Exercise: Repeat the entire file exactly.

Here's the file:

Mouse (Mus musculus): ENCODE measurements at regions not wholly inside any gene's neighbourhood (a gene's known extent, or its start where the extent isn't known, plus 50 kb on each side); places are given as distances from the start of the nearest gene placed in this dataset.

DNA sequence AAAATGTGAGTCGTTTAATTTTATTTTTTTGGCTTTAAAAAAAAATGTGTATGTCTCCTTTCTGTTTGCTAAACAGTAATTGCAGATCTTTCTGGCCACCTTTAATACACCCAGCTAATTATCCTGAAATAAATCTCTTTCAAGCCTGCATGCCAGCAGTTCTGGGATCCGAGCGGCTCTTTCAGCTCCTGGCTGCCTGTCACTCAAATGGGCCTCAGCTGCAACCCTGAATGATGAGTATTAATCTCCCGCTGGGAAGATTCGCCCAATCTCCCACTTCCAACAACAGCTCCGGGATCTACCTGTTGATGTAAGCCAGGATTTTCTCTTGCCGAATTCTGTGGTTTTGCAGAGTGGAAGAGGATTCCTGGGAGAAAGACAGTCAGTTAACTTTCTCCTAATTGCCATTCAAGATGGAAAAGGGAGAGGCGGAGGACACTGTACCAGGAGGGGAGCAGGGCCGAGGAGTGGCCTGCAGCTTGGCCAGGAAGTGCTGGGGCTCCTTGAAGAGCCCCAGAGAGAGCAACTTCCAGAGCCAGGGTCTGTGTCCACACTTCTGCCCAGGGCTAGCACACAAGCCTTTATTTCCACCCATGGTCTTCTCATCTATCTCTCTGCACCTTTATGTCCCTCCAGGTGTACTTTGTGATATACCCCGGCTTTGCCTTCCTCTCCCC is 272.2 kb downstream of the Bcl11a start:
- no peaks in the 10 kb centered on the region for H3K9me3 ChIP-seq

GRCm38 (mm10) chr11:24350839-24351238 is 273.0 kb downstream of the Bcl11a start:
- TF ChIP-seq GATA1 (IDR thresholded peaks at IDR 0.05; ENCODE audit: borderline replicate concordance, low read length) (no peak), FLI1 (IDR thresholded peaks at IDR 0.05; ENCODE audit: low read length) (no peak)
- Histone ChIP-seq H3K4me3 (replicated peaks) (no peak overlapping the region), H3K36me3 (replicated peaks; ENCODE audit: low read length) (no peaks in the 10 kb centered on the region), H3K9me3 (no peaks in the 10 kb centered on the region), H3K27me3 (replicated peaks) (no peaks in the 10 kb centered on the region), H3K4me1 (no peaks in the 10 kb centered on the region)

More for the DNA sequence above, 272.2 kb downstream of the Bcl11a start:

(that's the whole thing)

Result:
Mouse (Mus musculus): ENCODE measurements at regions not wholly inside any gene's neighbourhood (a gene's known extent, or its start where the extent isn't known, plus 50 kb on each side); places are given as distances from the start of the nearest gene placed in this dataset.

DNA sequence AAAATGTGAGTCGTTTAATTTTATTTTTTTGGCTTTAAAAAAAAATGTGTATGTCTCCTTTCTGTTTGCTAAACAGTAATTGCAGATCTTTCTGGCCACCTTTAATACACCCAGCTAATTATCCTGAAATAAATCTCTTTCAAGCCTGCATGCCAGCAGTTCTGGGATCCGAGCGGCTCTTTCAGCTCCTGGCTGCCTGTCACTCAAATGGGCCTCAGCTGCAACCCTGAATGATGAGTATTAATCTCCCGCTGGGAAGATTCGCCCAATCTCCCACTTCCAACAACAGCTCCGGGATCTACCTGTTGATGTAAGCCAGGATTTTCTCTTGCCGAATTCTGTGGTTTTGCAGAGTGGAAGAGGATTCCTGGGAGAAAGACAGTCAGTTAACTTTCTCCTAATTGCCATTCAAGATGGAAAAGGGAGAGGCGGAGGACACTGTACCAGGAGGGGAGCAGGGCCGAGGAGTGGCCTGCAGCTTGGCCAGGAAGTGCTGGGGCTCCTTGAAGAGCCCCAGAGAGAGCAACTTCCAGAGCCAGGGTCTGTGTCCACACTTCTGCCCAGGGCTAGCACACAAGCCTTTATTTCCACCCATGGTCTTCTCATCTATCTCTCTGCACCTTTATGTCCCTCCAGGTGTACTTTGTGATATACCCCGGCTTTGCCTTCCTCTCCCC is 272.2 kb downstream of the Bcl11a start:
- no peaks in the 10 kb centered on the region for H3K9me3 ChIP-seq

GRCm38 (mm10) chr11:24350839-24351238 is 273.0 kb downstream of the Bcl11a start:
- TF ChIP-seq GATA1 (IDR thresholded peaks at IDR 0.05; ENCODE audit: borderline replicate concordance, low read length) (no peak), FLI1 (IDR thresholded peaks at IDR 0.05; ENCODE audit: low read length) (no peak)
- Histone ChIP-seq H3K4me3 (replicated peaks) (no peak overlapping the region), H3K36me3 (replicated peaks; ENCODE audit: low read length) (no peaks in the 10 kb centered on the region), H3K9me3 (no peaks in the 10 kb centered on the region), H3K27me3 (replicated peaks) (no peaks in the 10 kb centered on the region), H3K4me1 (no peaks in the 10 kb centered on the region)

More for the DNA sequence above, 272.2 kb downstream of the Bcl11a start: